ATHENS – The body of a missing 77-year-old man was found Saturday, raising the death toll from floods in central Greece to 11, authorities said. The number of missing increased to six, but there could be more.
The man was living in the seaside village of Paltsi, in the mountainous Pelion peninsula situated between the Aegean Sea to the east and Pagasitikos gulf to the west. He had refused to leave his home, despite the entreaties of his wife, who evacuated. “I have been through storms,” he had told her.
The man’s body drifted in the Aegean, past the island of Skiathos, to another island, Evia, where it was found late Saturday, authorities said.
Pelion was hit by torrential rains first on Tuesday, with some locations reporting close to 30 inches of rain in less than a day. The rest of the region of Thessaly, to the west, was struck later Tuesday and on Wednesday and Thursday.
Another village near a major Greek city was ordered evacuated Saturday afternoon as authorities frantically shored up flood defenses against a rising river.
Rescue crews were evacuating stranded residents from areas already flooded elsewhere in Thessaly.
The village of Omorfochori, about 8 kilometers (5 miles) by road from the city of Larissa, Thessaly’s capital and largest city, was ordered evacuated by SMS alert due to the rising waters of the Pineios river. Residents were directed to a town to the southeast.
But the main concern remains that the already overflowing river could inundate Larissa itself, a city of around 150,000. Authorities placed tens of thousands of bags full of sand and pebbles along the river’s banks, while opening up diversion channels west of the city.
The governor of Thessaly, Kostas Agorastos, was visiting the town of Palamas — one of the worst stricken areas in the southwest of the region — when he was evacuated by police Saturday afternoon. A small crowd of protesters had started shouting abuse at him and then jostled him, a video posted on social media showed.
Agorastos, a member of the ruling conservative New Democracy party, said Friday that local and regional elections cannot take place in Thessaly as scheduled on Oct. 8, with runoffs a week later. First elected governor in 2010, Agorastos is running for a fourth term.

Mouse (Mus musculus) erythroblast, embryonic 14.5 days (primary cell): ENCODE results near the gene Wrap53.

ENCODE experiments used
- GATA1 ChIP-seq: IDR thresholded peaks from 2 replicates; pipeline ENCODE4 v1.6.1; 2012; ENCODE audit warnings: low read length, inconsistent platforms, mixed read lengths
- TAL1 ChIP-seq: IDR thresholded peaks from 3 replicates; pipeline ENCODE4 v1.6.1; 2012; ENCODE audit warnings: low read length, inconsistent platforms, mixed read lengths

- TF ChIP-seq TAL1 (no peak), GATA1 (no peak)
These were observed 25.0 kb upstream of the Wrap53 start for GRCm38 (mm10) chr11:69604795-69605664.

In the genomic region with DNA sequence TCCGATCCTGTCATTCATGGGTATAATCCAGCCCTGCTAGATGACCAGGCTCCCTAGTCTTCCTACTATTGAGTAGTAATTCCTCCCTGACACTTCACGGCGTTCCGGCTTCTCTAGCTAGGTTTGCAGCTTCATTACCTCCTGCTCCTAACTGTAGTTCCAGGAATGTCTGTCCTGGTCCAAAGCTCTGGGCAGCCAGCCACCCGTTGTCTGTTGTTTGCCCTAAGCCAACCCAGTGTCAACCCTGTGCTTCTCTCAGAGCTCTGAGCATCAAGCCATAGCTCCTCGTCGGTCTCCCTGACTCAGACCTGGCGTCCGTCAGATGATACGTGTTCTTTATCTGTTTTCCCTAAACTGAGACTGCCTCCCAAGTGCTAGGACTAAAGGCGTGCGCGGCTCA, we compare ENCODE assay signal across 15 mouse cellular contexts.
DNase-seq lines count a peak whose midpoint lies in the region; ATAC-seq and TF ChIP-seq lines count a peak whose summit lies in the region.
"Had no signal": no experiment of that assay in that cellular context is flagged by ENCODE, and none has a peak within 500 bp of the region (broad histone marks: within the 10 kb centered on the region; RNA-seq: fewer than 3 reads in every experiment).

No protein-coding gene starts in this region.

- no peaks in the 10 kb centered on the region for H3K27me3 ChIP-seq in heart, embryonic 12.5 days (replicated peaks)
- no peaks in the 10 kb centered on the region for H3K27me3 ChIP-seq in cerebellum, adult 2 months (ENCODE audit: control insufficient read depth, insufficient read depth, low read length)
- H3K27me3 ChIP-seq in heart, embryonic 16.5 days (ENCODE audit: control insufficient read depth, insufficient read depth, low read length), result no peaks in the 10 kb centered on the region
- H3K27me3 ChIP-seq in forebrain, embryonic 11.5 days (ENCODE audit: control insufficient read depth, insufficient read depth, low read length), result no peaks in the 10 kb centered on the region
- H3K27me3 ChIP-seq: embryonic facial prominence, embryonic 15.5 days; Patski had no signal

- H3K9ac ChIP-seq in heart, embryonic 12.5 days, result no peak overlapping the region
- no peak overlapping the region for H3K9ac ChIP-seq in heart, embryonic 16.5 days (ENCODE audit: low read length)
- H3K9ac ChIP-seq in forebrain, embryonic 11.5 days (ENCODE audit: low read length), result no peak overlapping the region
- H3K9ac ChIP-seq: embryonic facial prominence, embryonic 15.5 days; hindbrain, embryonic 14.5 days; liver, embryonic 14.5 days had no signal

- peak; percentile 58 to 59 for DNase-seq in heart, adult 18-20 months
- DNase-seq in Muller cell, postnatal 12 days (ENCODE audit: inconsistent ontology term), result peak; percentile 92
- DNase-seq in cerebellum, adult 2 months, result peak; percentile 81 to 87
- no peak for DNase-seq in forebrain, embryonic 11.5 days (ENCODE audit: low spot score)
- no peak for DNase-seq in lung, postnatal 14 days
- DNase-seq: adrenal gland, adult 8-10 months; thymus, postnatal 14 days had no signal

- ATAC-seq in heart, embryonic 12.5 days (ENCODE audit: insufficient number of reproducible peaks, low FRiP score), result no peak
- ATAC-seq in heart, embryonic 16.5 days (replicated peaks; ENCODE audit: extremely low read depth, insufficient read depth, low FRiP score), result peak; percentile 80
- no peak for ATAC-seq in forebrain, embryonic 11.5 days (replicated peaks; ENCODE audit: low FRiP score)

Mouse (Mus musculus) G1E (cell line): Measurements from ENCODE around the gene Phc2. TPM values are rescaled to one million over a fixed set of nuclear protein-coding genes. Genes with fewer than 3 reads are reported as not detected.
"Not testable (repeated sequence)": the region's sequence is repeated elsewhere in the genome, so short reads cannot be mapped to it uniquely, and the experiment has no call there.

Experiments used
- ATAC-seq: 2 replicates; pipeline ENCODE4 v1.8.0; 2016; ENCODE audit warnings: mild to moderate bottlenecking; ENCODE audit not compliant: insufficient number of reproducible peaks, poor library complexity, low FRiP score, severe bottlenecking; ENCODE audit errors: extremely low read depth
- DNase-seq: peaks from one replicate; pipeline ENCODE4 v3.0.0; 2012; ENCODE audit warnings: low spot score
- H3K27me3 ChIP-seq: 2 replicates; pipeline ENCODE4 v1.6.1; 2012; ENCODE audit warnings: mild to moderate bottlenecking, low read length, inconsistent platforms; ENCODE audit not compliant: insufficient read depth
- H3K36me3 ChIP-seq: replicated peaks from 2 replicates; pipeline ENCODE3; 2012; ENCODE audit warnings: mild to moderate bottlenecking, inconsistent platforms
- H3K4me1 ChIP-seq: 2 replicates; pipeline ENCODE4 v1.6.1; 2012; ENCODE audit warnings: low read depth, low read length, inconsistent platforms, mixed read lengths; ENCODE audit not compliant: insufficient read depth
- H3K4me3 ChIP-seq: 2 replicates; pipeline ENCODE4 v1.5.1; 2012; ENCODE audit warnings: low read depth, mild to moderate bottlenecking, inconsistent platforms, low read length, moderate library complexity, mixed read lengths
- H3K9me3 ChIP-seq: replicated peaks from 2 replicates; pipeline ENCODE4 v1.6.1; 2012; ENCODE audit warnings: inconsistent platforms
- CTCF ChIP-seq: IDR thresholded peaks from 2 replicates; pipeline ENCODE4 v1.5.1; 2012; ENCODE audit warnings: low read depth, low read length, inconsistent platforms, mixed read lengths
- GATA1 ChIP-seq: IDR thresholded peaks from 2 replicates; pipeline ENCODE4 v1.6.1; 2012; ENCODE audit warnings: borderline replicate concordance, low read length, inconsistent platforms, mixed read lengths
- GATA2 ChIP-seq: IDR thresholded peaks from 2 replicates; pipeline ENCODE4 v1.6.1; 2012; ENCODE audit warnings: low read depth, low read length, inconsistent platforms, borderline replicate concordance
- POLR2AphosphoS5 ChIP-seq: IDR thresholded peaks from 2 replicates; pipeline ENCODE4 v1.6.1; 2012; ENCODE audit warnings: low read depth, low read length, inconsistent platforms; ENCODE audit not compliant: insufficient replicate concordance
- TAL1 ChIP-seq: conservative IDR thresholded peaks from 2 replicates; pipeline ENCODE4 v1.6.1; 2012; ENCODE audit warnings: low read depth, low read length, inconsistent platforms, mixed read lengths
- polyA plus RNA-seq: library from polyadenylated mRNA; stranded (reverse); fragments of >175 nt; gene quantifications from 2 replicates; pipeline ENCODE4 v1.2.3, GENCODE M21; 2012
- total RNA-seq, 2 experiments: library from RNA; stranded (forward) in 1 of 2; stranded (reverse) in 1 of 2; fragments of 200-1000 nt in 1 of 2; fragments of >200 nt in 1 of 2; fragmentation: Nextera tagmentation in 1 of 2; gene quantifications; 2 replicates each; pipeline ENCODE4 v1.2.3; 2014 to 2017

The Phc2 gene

The proximity of the local and regional polls has intensified the usual blame game from opposition parties eager to dent New Democracy’s supremacy that was confirmed in national elections in May and June. New Democracy controls 11 out of the country’s 13 regions.
But there has been much criticism about state and local authorities’ response to the latest disaster to hit Greece, hard on the heels of devastating wildfires.
The rescue response to the floods that resulted from torrential rains that hit the area from Tuesday to Thursday was negligible until early Thursday, while people were clinging to the roofs of their stricken homes, according to a report in Greek daily newspaper Kathimerini. The same paper reported Saturday that, of the Air Force’s 12 search-and-rescue Puma helicopters, only four are operational, with the rest either cannibalized for spare parts or grounded for so long that they can no longer fly.
There are also questions about the ability of regional and local authorities to deal with major crises, despite the expansion in responsibilities and funding under reforms enacted over a decade ago.
Kantouris reported from Paltsi, Greece.